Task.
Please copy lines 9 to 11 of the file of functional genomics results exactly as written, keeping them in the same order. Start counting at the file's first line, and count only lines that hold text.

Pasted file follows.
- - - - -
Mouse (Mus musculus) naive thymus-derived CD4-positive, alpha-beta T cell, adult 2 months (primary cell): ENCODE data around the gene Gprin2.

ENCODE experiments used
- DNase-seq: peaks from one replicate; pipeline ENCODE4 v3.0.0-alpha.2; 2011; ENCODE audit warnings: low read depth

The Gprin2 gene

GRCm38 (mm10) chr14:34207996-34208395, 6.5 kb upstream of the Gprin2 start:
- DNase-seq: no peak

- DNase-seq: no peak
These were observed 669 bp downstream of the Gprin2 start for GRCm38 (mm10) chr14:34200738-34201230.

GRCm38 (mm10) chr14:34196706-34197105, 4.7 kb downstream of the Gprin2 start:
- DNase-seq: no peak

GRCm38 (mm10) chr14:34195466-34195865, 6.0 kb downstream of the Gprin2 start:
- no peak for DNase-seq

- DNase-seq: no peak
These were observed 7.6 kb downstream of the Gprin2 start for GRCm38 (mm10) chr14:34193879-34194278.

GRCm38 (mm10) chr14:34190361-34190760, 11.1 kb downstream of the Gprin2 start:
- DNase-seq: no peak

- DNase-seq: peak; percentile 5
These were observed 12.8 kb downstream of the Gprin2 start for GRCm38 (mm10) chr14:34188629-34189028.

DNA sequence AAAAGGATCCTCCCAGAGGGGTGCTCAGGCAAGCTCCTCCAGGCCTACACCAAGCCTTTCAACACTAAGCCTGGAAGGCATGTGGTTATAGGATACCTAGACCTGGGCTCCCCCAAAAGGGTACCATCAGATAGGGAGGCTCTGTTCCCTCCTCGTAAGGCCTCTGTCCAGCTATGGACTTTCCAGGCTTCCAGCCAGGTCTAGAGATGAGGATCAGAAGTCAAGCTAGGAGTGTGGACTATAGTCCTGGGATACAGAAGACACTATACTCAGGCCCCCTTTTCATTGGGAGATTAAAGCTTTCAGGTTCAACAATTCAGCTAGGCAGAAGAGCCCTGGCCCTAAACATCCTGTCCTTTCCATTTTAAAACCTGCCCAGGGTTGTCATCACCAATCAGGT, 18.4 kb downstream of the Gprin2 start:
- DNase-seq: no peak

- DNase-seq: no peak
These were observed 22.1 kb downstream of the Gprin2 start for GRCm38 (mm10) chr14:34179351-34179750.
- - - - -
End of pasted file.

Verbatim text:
GRCm38 (mm10) chr14:34196706-34197105, 4.7 kb downstream of the Gprin2 start:
- DNase-seq: no peak

GRCm38 (mm10) chr14:34195466-34195865, 6.0 kb downstream of the Gprin2 start: